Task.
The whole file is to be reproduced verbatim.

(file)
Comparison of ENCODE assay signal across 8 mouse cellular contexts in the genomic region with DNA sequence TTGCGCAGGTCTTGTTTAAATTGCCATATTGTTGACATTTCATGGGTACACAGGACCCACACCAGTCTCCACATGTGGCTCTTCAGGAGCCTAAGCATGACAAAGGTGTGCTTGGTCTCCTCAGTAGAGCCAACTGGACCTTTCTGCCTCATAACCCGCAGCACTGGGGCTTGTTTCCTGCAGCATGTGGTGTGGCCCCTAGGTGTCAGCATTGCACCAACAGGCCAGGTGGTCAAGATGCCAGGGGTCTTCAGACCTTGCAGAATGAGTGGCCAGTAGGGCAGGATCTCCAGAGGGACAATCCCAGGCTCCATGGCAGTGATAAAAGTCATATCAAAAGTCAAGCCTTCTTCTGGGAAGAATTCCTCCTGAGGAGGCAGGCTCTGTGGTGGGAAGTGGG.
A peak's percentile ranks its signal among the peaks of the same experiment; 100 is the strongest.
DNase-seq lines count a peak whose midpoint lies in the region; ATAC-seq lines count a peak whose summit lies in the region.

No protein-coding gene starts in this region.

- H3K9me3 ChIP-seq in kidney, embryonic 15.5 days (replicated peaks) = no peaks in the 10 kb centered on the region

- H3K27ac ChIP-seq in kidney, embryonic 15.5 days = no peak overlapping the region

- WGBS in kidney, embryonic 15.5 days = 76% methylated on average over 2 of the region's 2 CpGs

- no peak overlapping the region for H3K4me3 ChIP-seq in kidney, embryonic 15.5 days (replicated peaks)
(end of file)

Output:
Comparison of ENCODE assay signal across 8 mouse cellular contexts in the genomic region with DNA sequence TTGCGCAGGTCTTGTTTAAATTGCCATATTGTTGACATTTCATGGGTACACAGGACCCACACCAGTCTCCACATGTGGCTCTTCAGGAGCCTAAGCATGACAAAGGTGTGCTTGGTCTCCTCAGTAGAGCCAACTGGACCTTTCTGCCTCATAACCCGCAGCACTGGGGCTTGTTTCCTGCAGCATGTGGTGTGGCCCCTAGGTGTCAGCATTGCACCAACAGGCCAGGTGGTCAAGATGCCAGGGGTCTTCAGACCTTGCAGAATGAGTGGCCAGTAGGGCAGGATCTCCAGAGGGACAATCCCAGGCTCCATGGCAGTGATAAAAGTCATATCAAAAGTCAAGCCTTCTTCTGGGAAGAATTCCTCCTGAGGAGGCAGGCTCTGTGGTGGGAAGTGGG.
A peak's percentile ranks its signal among the peaks of the same experiment; 100 is the strongest.
DNase-seq lines count a peak whose midpoint lies in the region; ATAC-seq lines count a peak whose summit lies in the region.

No protein-coding gene starts in this region.

- H3K9me3 ChIP-seq in kidney, embryonic 15.5 days (replicated peaks) = no peaks in the 10 kb centered on the region

- H3K27ac ChIP-seq in kidney, embryonic 15.5 days = no peak overlapping the region

- WGBS in kidney, embryonic 15.5 days = 76% methylated on average over 2 of the region's 2 CpGs

- no peak overlapping the region for H3K4me3 ChIP-seq in kidney, embryonic 15.5 days (replicated peaks)